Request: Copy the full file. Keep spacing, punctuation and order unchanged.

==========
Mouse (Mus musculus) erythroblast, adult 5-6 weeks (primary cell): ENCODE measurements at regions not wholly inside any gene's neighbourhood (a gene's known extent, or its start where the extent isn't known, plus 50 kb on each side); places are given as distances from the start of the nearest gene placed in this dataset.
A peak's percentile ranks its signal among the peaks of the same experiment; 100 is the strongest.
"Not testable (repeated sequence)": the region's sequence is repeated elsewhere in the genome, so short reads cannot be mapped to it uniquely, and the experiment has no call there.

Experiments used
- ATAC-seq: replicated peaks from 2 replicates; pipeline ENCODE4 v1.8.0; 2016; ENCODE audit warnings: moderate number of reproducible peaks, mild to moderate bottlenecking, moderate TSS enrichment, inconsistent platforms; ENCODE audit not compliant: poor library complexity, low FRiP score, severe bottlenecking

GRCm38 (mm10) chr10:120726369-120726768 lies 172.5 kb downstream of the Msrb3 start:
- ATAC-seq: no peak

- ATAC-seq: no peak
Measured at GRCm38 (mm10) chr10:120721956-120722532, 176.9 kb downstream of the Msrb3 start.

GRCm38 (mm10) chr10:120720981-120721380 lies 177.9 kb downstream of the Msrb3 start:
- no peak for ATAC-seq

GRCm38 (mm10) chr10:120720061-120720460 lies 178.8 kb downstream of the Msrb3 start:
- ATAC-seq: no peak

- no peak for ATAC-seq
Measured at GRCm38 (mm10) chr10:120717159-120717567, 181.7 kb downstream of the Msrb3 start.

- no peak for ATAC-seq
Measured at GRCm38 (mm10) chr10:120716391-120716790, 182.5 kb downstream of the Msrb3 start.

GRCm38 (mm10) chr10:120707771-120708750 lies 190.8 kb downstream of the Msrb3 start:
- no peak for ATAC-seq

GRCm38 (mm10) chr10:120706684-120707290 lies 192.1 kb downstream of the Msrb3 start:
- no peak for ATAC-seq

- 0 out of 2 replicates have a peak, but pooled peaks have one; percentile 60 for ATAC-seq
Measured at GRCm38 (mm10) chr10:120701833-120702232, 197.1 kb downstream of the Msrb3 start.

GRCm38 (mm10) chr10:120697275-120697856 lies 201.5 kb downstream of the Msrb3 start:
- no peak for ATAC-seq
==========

Mouse (Mus musculus) erythroblast, adult 5-6 weeks (primary cell): ENCODE measurements at regions not wholly inside any gene's neighbourhood (a gene's known extent, or its start where the extent isn't known, plus 50 kb on each side); places are given as distances from the start of the nearest gene placed in this dataset.
A peak's percentile ranks its signal among the peaks of the same experiment; 100 is the strongest.
"Not testable (repeated sequence)": the region's sequence is repeated elsewhere in the genome, so short reads cannot be mapped to it uniquely, and the experiment has no call there.

Experiments used
- ATAC-seq: replicated peaks from 2 replicates; pipeline ENCODE4 v1.8.0; 2016; ENCODE audit warnings: moderate number of reproducible peaks, mild to moderate bottlenecking, moderate TSS enrichment, inconsistent platforms; ENCODE audit not compliant: poor library complexity, low FRiP score, severe bottlenecking

GRCm38 (mm10) chr10:120726369-120726768 lies 172.5 kb downstream of the Msrb3 start:
- ATAC-seq: no peak

- ATAC-seq: no peak
Measured at GRCm38 (mm10) chr10:120721956-120722532, 176.9 kb downstream of the Msrb3 start.

GRCm38 (mm10) chr10:120720981-120721380 lies 177.9 kb downstream of the Msrb3 start:
- no peak for ATAC-seq

GRCm38 (mm10) chr10:120720061-120720460 lies 178.8 kb downstream of the Msrb3 start:
- ATAC-seq: no peak

- no peak for ATAC-seq
Measured at GRCm38 (mm10) chr10:120717159-120717567, 181.7 kb downstream of the Msrb3 start.

- no peak for ATAC-seq
Measured at GRCm38 (mm10) chr10:120716391-120716790, 182.5 kb downstream of the Msrb3 start.

GRCm38 (mm10) chr10:120707771-120708750 lies 190.8 kb downstream of the Msrb3 start:
- no peak for ATAC-seq

GRCm38 (mm10) chr10:120706684-120707290 lies 192.1 kb downstream of the Msrb3 start:
- no peak for ATAC-seq

- 0 out of 2 replicates have a peak, but pooled peaks have one; percentile 60 for ATAC-seq
Measured at GRCm38 (mm10) chr10:120701833-120702232, 197.1 kb downstream of the Msrb3 start.

GRCm38 (mm10) chr10:120697275-120697856 lies 201.5 kb downstream of the Msrb3 start:
- no peak for ATAC-seq